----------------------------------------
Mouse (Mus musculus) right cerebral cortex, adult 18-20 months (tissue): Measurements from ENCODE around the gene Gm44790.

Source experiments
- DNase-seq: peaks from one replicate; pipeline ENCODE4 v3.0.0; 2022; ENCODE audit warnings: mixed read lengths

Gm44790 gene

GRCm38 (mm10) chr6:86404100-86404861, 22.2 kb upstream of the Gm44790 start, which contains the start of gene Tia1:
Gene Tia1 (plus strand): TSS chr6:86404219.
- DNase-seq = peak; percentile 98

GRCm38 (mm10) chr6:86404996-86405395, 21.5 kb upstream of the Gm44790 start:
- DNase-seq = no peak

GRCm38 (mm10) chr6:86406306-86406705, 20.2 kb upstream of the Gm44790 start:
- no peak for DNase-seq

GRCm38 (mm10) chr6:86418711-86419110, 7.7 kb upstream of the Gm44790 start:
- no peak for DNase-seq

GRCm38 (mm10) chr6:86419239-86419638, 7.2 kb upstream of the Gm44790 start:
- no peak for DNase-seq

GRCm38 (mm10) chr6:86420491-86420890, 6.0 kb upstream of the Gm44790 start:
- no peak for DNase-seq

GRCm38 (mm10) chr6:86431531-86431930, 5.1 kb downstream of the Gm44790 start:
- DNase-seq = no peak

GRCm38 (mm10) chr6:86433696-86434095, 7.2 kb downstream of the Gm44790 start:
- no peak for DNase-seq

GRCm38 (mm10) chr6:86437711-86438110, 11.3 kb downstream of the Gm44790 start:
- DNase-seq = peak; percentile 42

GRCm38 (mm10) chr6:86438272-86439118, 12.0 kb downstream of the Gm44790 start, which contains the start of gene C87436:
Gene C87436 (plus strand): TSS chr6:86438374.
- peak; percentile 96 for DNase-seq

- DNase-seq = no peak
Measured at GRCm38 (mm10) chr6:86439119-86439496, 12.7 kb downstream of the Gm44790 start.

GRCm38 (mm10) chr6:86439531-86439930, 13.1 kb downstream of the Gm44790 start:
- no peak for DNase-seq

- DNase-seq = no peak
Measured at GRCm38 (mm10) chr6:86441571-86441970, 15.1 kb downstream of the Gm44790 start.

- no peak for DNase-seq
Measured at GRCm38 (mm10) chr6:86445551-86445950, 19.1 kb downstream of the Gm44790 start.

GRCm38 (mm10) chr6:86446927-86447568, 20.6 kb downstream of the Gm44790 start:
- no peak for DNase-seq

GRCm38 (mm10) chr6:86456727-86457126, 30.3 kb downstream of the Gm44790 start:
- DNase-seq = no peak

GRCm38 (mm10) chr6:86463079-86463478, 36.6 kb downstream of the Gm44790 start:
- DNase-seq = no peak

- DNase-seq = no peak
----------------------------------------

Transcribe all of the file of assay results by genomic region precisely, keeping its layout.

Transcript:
Mouse (Mus musculus) right cerebral cortex, adult 18-20 months (tissue): Measurements from ENCODE around the gene Gm44790.

Source experiments
- DNase-seq: peaks from one replicate; pipeline ENCODE4 v3.0.0; 2022; ENCODE audit warnings: mixed read lengths

Gm44790 gene

GRCm38 (mm10) chr6:86404100-86404861, 22.2 kb upstream of the Gm44790 start, which contains the start of gene Tia1:
Gene Tia1 (plus strand): TSS chr6:86404219.
- DNase-seq = peak; percentile 98

GRCm38 (mm10) chr6:86404996-86405395, 21.5 kb upstream of the Gm44790 start:
- DNase-seq = no peak

GRCm38 (mm10) chr6:86406306-86406705, 20.2 kb upstream of the Gm44790 start:
- no peak for DNase-seq

GRCm38 (mm10) chr6:86418711-86419110, 7.7 kb upstream of the Gm44790 start:
- no peak for DNase-seq

GRCm38 (mm10) chr6:86419239-86419638, 7.2 kb upstream of the Gm44790 start:
- no peak for DNase-seq

GRCm38 (mm10) chr6:86420491-86420890, 6.0 kb upstream of the Gm44790 start:
- no peak for DNase-seq

GRCm38 (mm10) chr6:86431531-86431930, 5.1 kb downstream of the Gm44790 start:
- DNase-seq = no peak

GRCm38 (mm10) chr6:86433696-86434095, 7.2 kb downstream of the Gm44790 start:
- no peak for DNase-seq

GRCm38 (mm10) chr6:86437711-86438110, 11.3 kb downstream of the Gm44790 start:
- DNase-seq = peak; percentile 42

GRCm38 (mm10) chr6:86438272-86439118, 12.0 kb downstream of the Gm44790 start, which contains the start of gene C87436:
Gene C87436 (plus strand): TSS chr6:86438374.
- peak; percentile 96 for DNase-seq

- DNase-seq = no peak
Measured at GRCm38 (mm10) chr6:86439119-86439496, 12.7 kb downstream of the Gm44790 start.

GRCm38 (mm10) chr6:86439531-86439930, 13.1 kb downstream of the Gm44790 start:
- no peak for DNase-seq

- DNase-seq = no peak
Measured at GRCm38 (mm10) chr6:86441571-86441970, 15.1 kb downstream of the Gm44790 start.

- no peak for DNase-seq
Measured at GRCm38 (mm10) chr6:86445551-86445950, 19.1 kb downstream of the Gm44790 start.

GRCm38 (mm10) chr6:86446927-86447568, 20.6 kb downstream of the Gm44790 start:
- no peak for DNase-seq

GRCm38 (mm10) chr6:86456727-86457126, 30.3 kb downstream of the Gm44790 start:
- DNase-seq = no peak

GRCm38 (mm10) chr6:86463079-86463478, 36.6 kb downstream of the Gm44790 start:
- DNase-seq = no peak

- DNase-seq = no peak